Iron Man Noir: How Tony Stark Became the Hero of Yesterday

Before redefining Batman in the DC Universe, award-winning writer Scott Snyder first reimagined a different rich playboy superhero for Marvel Comics with artist Manuel Garcia. As part of Marvel's Noir line, set in an alternate universe during the 1930s, Snyder and Garcia teamed up to create Iron Man Noir in a fan-favorite miniseries first published in 2009.

Now, CBR is taking a look back at the the Noir Universe's Armored Avenger and how he was able create an advanced power suit with the limited technology of the pulp era.

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The concept of Marvel Noir began when Fabrice Sapolsky, editor of the French comic magazine Comic Box, pitched the concept of an alternate incarnation of Spider-Man blending the classic superhero with film noir sensibilities and a stylized 1930s setting to writer and artist David Hine in 2006. Impressed, Marvel announced the creation of the Marvel Noir Universe, featuring noir and pulp-tinged versions of several of their popular characters, reimagined for this gritty, predominantly monochrome world.

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There would ultimately be nine Marvel Noir miniseries in all, published from 2009 to 2010, including two Spider-Man Noir miniseries, two X-Men Noir miniseries, and a Daredevil Noir miniseries that received particular acclaim for taking advantage of its moody setting. Spider-Man Noir and the Noir Universe would be adapted to other media including video games, animated series, and a memorable appearance in last year's Spider-Man: Into the Spider-Verse with the character voiced by Nicolas Cage.


The Marvel Noir Universe incarnation of Tony Stark is still a genius playboy billionaire philanthropist, but he's also a globe-trotting adventurer in the style of Indiana Jones and Doc Savage. Stark's latest expedition leads him and his team, which includes James Rhodes and Doctor Gialetta Nefaria, to find a fabled emerald mask deep within a remote temple in the heart of a Latin American jungle. Nefaria reveals she is secretly working with the Nazis, including Baron Zemo and Baron Strucker, with Stark and Rhodes barely escaping with their lives.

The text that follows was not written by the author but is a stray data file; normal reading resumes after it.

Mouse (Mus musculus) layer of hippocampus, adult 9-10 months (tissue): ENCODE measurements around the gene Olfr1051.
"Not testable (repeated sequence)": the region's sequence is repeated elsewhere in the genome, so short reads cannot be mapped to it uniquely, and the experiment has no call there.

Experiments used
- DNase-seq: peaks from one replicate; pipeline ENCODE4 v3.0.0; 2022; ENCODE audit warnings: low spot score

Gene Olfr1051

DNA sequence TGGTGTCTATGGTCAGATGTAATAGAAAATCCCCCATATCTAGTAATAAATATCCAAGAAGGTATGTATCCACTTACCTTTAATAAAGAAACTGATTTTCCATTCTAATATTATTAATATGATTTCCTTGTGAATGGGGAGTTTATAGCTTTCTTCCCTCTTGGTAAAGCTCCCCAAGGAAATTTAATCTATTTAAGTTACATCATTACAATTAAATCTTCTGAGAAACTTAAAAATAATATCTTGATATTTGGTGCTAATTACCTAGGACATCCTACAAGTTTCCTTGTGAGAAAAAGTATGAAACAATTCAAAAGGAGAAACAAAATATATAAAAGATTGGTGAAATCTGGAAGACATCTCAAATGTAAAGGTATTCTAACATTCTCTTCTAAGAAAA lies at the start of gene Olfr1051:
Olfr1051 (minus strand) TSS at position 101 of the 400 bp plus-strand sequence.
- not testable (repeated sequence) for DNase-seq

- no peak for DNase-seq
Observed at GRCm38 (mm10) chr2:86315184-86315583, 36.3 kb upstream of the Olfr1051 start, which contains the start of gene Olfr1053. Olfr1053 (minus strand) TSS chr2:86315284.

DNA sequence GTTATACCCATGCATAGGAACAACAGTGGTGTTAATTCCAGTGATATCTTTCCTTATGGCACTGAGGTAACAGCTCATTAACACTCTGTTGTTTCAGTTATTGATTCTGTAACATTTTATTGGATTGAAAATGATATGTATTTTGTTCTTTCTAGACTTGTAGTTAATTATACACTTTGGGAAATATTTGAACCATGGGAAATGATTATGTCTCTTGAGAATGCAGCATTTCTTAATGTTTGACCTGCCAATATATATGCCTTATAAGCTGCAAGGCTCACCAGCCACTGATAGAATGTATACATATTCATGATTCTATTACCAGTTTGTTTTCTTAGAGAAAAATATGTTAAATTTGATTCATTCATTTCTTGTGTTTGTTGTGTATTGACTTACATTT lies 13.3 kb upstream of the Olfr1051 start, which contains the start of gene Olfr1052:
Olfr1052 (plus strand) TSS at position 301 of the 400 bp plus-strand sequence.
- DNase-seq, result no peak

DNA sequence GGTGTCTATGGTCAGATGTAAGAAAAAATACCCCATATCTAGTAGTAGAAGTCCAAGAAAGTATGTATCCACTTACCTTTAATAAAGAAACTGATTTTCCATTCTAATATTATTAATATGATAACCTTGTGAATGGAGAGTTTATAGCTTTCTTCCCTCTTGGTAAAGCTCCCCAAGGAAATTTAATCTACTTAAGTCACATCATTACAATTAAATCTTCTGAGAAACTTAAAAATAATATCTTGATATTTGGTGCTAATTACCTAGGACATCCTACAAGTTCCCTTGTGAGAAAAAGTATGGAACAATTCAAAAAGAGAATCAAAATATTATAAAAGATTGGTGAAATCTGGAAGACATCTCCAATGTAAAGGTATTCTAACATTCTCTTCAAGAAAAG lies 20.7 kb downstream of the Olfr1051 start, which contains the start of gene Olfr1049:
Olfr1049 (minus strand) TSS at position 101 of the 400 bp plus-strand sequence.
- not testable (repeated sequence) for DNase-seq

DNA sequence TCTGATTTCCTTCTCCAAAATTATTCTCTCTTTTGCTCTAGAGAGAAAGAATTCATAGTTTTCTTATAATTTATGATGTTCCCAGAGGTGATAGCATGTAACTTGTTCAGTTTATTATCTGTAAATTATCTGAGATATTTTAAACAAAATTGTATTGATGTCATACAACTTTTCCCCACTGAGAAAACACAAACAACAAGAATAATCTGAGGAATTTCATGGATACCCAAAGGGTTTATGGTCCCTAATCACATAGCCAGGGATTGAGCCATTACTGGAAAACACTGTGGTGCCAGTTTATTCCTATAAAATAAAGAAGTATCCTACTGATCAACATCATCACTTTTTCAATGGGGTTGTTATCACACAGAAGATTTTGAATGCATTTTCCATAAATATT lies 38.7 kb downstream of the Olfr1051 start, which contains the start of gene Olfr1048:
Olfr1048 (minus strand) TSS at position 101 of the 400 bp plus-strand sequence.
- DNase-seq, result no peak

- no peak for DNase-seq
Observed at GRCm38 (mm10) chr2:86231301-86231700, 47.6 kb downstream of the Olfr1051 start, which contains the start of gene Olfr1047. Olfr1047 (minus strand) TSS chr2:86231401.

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Teaming up with Pepper Potts upon his return home, Stark reveals that his heart has been damaged over the course of his adventures, and that he requires an electrical device to survive. Using Nefaria's journal, Stark discovers the location of Atlantis and enlists Captain Namor to guide him through use of his ship and submarine to find a trident made from the mythical metal orichalum, a substance capable of serving as a major power boost.


After Pepper is kidnapped by Zemo and Nefaria, who embraces her villainous identity as Madame Masque, Tony builds an advanced suit of armor using schematics left behind by his long-lost father Howard Stark before his mysterious disappearance years ago. The Noir version of the iconic power armor has clear steampunk influences with a large steam-powered pack prominently on the armor's back and hoses connecting the power source to other components of the suit. It's constructed much more piece-meal than the classic armor, although it still possesses the electromagnetic arc reactor at the core of the breastplate.

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Tony and Rhodes discover that Zemo is actually the missing Howard Stark, who's working for the Nazis by constructing similar suits of armor for himself and the Third Reich. Engaging in a massive battle at Zemo's castle to rescue Pepper, Stark uses the last of the power in his repulsors' energy to supercharge the orichalum and cause a massive explosion, wiping out Howard and his armored army. With Pepper now returned to safety, Tony vows to abandon his adventuring in favor of dedicating his resources directly towards defending the world from rising threats.

Although Iron Man Noir has a handful of appearances, his series represents the bulk of the Marvel work from one DC's biggest writers and remains something of a hidden gem within the Marvel Noir Universe.

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